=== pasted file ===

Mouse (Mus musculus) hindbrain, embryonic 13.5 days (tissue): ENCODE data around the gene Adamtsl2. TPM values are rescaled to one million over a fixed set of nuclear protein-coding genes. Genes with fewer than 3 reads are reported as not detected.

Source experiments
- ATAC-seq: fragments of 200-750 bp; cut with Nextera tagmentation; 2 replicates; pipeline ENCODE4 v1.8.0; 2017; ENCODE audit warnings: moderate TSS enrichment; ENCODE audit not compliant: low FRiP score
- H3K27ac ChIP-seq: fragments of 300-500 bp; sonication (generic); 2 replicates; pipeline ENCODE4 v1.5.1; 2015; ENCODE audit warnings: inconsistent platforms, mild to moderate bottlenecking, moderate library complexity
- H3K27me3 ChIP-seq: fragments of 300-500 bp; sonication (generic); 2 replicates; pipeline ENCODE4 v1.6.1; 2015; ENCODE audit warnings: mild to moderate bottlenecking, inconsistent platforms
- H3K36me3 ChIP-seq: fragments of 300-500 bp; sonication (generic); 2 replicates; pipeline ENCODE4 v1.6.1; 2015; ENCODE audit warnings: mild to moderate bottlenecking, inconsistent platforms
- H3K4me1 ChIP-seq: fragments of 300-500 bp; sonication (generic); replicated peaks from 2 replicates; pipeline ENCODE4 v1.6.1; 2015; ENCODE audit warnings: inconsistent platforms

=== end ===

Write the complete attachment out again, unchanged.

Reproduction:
Mouse (Mus musculus) hindbrain, embryonic 13.5 days (tissue): ENCODE data around the gene Adamtsl2. TPM values are rescaled to one million over a fixed set of nuclear protein-coding genes. Genes with fewer than 3 reads are reported as not detected.

Source experiments
- ATAC-seq: fragments of 200-750 bp; cut with Nextera tagmentation; 2 replicates; pipeline ENCODE4 v1.8.0; 2017; ENCODE audit warnings: moderate TSS enrichment; ENCODE audit not compliant: low FRiP score
- H3K27ac ChIP-seq: fragments of 300-500 bp; sonication (generic); 2 replicates; pipeline ENCODE4 v1.5.1; 2015; ENCODE audit warnings: inconsistent platforms, mild to moderate bottlenecking, moderate library complexity
- H3K27me3 ChIP-seq: fragments of 300-500 bp; sonication (generic); 2 replicates; pipeline ENCODE4 v1.6.1; 2015; ENCODE audit warnings: mild to moderate bottlenecking, inconsistent platforms
- H3K36me3 ChIP-seq: fragments of 300-500 bp; sonication (generic); 2 replicates; pipeline ENCODE4 v1.6.1; 2015; ENCODE audit warnings: mild to moderate bottlenecking, inconsistent platforms
- H3K4me1 ChIP-seq: fragments of 300-500 bp; sonication (generic); replicated peaks from 2 replicates; pipeline ENCODE4 v1.6.1; 2015; ENCODE audit warnings: inconsistent platforms